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Abstract

The research was conducted at the Kwiatków site,1 in the Koło Basin (Central Poland). It included a fragment of a low terrace and the valley floor of the Warta river valley. The archaeological investigation documented over 100 wells that archaeological material indicates are associated with the Przeworsk culture. Geomorphological, lithological and geochemical studies were carried out at the archaeological sites and their surroundings. Selected for the presentation were two wells whose fillings were carefully tested and subjected to geochemical and lithological analyses. The wells showed a slightly different content of artifacts, as well as differences in their grain-size distributions, the structure of their filling deposits, and their geochemistry. This allows us to conclude that the two wells were used differently, but also probably about a different course for how each well was filled after the end of its operation.
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Abstract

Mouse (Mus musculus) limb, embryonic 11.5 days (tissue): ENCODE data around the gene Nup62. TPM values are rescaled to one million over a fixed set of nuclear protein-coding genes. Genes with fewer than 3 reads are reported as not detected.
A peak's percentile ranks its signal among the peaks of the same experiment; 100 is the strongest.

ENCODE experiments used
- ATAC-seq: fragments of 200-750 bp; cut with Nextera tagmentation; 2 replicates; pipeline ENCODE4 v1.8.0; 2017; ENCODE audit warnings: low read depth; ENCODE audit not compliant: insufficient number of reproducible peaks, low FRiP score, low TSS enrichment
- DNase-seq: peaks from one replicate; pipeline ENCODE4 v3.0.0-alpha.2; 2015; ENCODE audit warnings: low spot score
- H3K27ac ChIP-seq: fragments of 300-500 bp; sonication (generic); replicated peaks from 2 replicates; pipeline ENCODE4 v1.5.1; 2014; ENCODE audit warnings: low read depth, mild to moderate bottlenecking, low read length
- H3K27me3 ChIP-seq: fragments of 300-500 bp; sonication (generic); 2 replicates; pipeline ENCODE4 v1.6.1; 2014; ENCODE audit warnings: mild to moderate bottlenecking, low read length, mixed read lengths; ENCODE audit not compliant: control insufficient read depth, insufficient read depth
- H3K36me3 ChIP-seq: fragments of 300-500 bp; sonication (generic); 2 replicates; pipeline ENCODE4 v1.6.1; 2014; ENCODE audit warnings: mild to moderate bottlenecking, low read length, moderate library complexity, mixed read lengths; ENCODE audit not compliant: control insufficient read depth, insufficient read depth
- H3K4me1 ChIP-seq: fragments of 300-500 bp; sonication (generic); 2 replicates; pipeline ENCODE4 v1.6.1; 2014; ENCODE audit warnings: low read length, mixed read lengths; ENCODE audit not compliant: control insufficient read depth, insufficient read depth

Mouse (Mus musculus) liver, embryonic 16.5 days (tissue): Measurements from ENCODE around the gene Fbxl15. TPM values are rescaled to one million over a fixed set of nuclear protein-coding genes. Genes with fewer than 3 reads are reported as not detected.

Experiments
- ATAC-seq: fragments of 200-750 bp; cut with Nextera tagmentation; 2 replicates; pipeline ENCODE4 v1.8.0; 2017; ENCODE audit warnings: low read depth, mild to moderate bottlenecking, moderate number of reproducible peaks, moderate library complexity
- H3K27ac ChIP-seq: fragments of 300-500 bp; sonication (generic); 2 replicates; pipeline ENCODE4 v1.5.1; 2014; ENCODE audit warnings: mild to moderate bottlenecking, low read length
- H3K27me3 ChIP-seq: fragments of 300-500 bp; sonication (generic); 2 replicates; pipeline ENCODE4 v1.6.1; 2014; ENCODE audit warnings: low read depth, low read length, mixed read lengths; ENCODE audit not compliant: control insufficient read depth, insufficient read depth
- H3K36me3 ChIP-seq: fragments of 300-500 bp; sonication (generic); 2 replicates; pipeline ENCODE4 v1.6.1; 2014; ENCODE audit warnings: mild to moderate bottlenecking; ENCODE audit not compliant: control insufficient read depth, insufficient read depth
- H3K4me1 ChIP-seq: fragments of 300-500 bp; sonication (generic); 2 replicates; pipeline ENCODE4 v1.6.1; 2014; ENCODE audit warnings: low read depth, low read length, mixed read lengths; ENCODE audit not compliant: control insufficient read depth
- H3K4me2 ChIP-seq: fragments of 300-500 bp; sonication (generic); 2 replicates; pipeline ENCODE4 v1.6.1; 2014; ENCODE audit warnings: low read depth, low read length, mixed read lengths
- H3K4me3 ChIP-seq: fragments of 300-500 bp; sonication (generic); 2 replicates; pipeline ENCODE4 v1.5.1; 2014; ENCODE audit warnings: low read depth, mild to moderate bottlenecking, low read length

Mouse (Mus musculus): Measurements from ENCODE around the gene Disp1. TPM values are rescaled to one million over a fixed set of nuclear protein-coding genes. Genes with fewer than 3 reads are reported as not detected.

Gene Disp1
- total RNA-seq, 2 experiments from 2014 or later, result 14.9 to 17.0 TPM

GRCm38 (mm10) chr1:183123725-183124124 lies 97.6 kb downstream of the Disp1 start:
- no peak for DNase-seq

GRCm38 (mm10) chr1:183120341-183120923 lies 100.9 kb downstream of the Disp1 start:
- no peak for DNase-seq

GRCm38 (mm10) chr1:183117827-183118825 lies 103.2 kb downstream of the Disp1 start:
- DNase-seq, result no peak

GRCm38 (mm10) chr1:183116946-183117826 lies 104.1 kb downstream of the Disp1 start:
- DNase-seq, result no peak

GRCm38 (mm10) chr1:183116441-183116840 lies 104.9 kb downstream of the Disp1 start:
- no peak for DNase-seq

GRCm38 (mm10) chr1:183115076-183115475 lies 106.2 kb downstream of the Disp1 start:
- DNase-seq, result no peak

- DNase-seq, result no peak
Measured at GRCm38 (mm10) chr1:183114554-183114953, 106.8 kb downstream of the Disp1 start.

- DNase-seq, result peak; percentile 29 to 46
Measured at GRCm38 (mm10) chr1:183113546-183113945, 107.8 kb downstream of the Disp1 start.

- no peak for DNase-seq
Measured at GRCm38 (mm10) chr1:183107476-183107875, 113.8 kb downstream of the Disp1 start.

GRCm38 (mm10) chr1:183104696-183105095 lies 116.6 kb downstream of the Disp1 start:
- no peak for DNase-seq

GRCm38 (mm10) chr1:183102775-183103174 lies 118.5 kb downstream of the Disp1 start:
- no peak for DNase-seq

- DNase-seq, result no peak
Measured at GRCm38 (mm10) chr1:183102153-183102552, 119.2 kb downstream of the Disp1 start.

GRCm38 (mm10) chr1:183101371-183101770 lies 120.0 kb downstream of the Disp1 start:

Mine drainage and discharge of salt waters into water bodies belong to main environmental issues, which must be appropriately addressed by the underground coal mining industry. The large area of exploited and abandoned mine fields in the Upper Silesia Coal Basin, as well as the geological structure of the rock mass and its hydrogeological conditions require the draining and discharge of about 119 million m3/yr of mine waters. Increasing the depth of mining and the necessity of protection of mines against water hazard result in increased amounts of chlorides and sulphates in the mine waters, even by decreasing the total coal output and the number of mines. The majority of the salts are being discharged directly into rivers, partly under control of salt concentration, however from the point of the view of environment protection, the most favorable way of their utilization would be technologies allowing the bulk use of saline waters. Filling of underground voids represents a group of such methods, from which the filling of goaves (cavings) is the most effective. Due to large volume of voids resulting from the extraction of coal and taking the numerous limitations of this method into account, the potential capacity for filling reaches about 17.7 million m3/yr of cavings and unnecessary workings. Considering the limited availability of fly ash, which is the main component of slurries being in use for the filling of voids, the total volume of saline water and brines, which could be utilized, has been assessed as 3,5–6,5 million m3/yr
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